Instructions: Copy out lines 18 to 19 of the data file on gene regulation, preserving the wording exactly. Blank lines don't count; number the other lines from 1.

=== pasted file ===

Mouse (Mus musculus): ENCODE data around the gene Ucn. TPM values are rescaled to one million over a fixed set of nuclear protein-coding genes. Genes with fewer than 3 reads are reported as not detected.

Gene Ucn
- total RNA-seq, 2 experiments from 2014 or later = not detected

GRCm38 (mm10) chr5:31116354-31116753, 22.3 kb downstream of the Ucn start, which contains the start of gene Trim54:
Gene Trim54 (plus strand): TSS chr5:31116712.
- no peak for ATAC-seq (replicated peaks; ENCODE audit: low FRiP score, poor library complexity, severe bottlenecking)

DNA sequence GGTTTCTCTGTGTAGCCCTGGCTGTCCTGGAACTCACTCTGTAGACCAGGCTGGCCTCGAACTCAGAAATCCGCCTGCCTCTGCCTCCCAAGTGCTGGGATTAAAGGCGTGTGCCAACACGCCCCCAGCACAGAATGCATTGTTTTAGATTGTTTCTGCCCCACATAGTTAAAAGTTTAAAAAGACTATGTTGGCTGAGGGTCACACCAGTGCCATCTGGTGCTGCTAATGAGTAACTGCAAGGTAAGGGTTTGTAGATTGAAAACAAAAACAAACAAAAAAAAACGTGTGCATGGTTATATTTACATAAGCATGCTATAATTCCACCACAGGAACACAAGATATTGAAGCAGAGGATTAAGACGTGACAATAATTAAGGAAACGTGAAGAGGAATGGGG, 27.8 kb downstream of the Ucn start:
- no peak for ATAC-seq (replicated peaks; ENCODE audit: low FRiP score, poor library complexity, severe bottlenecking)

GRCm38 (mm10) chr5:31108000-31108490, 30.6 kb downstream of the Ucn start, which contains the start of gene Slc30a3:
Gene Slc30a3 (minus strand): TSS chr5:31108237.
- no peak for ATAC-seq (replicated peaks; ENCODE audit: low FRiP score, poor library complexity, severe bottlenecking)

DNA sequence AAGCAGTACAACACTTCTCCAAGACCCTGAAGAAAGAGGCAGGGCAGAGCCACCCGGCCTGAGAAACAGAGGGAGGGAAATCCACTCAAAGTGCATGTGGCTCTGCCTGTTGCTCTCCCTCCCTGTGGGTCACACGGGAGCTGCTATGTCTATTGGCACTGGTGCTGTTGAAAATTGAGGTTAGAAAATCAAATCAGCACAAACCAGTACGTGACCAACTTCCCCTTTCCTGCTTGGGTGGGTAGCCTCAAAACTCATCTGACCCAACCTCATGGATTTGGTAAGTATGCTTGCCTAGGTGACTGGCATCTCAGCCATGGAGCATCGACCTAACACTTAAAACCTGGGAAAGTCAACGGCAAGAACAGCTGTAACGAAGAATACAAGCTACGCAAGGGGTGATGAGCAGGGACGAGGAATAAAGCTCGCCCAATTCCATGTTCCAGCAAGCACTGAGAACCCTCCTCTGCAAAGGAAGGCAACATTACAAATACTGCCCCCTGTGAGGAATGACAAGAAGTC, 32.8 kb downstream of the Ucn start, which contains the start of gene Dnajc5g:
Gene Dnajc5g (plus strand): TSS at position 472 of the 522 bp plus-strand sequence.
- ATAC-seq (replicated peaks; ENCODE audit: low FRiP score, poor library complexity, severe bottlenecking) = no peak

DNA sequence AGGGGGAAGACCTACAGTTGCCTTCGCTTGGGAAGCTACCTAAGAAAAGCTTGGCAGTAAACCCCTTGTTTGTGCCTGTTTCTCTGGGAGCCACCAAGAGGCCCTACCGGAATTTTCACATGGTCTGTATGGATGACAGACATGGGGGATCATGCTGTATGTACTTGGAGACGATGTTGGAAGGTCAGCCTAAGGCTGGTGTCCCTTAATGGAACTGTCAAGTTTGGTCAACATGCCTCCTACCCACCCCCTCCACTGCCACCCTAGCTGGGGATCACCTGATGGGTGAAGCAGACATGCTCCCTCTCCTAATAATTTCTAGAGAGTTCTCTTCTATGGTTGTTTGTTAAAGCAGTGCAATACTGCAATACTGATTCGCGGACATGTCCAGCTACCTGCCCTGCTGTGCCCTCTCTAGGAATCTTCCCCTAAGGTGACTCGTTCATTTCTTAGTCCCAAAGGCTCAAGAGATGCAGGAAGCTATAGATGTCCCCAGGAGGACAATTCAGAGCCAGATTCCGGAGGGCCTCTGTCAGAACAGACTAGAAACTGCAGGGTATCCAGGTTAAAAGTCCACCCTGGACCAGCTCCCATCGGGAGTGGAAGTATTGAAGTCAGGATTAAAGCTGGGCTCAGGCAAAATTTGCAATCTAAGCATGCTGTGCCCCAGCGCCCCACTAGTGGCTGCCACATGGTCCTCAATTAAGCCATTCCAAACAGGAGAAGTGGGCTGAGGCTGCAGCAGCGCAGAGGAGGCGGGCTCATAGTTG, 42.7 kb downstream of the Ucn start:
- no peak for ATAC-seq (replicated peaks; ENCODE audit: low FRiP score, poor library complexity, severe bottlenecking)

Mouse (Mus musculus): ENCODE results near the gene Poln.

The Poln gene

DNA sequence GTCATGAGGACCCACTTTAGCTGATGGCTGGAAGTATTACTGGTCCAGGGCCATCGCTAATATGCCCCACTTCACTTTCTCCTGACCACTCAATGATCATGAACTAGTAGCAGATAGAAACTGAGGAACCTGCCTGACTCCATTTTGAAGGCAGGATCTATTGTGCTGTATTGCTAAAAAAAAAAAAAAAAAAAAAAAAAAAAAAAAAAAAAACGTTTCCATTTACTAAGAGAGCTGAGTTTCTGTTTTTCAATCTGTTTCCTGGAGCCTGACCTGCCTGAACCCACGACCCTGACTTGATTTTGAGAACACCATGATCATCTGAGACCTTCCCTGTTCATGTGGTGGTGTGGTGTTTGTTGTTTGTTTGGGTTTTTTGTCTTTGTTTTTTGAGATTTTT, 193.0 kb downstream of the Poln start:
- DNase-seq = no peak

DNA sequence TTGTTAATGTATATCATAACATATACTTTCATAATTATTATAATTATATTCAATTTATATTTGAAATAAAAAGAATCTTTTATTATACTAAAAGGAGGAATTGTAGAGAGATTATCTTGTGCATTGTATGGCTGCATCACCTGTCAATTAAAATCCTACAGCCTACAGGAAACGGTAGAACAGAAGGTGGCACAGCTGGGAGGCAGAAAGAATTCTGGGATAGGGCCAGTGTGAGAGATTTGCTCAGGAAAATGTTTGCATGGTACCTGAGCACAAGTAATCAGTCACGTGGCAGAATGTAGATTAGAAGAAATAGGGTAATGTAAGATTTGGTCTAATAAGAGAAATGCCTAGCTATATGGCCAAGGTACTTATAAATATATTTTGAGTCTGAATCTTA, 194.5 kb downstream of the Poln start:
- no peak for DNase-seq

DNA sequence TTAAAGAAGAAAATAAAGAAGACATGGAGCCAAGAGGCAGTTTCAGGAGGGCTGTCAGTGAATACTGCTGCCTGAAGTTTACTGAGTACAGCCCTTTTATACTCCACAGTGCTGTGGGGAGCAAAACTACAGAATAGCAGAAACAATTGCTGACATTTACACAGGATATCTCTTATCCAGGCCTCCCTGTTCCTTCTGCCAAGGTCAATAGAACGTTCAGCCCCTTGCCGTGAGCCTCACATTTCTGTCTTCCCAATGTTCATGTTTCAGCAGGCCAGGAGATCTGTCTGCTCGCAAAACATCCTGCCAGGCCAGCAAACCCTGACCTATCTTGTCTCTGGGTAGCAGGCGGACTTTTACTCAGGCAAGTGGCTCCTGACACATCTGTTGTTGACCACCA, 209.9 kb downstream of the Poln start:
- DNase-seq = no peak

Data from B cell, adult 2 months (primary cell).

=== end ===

The Poln gene

DNA sequence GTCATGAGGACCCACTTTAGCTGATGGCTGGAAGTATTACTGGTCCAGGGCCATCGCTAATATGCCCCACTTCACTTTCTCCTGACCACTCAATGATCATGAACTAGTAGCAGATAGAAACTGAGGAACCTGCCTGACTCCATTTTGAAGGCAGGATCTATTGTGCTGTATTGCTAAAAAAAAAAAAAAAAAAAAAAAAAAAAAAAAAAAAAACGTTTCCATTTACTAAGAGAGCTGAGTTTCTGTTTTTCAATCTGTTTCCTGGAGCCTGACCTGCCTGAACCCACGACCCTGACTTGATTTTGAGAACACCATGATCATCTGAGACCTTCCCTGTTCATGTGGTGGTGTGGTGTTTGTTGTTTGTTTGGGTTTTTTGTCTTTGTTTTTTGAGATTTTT, 193.0 kb downstream of the Poln start: